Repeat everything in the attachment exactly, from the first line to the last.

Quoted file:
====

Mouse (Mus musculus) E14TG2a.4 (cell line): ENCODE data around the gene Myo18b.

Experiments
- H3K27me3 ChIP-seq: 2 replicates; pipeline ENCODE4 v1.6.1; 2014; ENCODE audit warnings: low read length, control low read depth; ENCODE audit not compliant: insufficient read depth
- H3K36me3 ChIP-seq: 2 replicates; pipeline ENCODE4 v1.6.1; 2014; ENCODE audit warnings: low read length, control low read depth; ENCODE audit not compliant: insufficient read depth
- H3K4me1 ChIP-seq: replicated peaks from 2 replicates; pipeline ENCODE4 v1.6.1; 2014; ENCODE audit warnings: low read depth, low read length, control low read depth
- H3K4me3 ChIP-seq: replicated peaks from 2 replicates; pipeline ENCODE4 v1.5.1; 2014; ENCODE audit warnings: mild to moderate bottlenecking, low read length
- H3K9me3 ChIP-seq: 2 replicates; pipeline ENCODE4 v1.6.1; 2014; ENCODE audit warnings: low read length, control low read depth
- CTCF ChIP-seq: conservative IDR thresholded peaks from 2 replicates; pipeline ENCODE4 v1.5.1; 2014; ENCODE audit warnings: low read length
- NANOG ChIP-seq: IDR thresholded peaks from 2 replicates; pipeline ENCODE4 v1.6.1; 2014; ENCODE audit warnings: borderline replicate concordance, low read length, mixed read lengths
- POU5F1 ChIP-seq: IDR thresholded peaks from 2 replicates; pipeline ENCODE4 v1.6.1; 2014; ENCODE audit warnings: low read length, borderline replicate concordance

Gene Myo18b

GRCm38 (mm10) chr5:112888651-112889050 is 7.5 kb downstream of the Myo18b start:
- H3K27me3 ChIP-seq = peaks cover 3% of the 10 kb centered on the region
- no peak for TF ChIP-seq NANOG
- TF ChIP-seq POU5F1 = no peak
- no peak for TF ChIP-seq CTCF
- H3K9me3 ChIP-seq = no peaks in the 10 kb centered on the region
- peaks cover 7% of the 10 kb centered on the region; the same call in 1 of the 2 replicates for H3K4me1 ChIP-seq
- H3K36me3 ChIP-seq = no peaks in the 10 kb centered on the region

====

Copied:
Mouse (Mus musculus) E14TG2a.4 (cell line): ENCODE data around the gene Myo18b.

Experiments
- H3K27me3 ChIP-seq: 2 replicates; pipeline ENCODE4 v1.6.1; 2014; ENCODE audit warnings: low read length, control low read depth; ENCODE audit not compliant: insufficient read depth
- H3K36me3 ChIP-seq: 2 replicates; pipeline ENCODE4 v1.6.1; 2014; ENCODE audit warnings: low read length, control low read depth; ENCODE audit not compliant: insufficient read depth
- H3K4me1 ChIP-seq: replicated peaks from 2 replicates; pipeline ENCODE4 v1.6.1; 2014; ENCODE audit warnings: low read depth, low read length, control low read depth
- H3K4me3 ChIP-seq: replicated peaks from 2 replicates; pipeline ENCODE4 v1.5.1; 2014; ENCODE audit warnings: mild to moderate bottlenecking, low read length
- H3K9me3 ChIP-seq: 2 replicates; pipeline ENCODE4 v1.6.1; 2014; ENCODE audit warnings: low read length, control low read depth
- CTCF ChIP-seq: conservative IDR thresholded peaks from 2 replicates; pipeline ENCODE4 v1.5.1; 2014; ENCODE audit warnings: low read length
- NANOG ChIP-seq: IDR thresholded peaks from 2 replicates; pipeline ENCODE4 v1.6.1; 2014; ENCODE audit warnings: borderline replicate concordance, low read length, mixed read lengths
- POU5F1 ChIP-seq: IDR thresholded peaks from 2 replicates; pipeline ENCODE4 v1.6.1; 2014; ENCODE audit warnings: low read length, borderline replicate concordance

Gene Myo18b

GRCm38 (mm10) chr5:112888651-112889050 is 7.5 kb downstream of the Myo18b start:
- H3K27me3 ChIP-seq = peaks cover 3% of the 10 kb centered on the region
- no peak for TF ChIP-seq NANOG
- TF ChIP-seq POU5F1 = no peak
- no peak for TF ChIP-seq CTCF
- H3K9me3 ChIP-seq = no peaks in the 10 kb centered on the region
- peaks cover 7% of the 10 kb centered on the region; the same call in 1 of the 2 replicates for H3K4me1 ChIP-seq
- H3K36me3 ChIP-seq = no peaks in the 10 kb centered on the region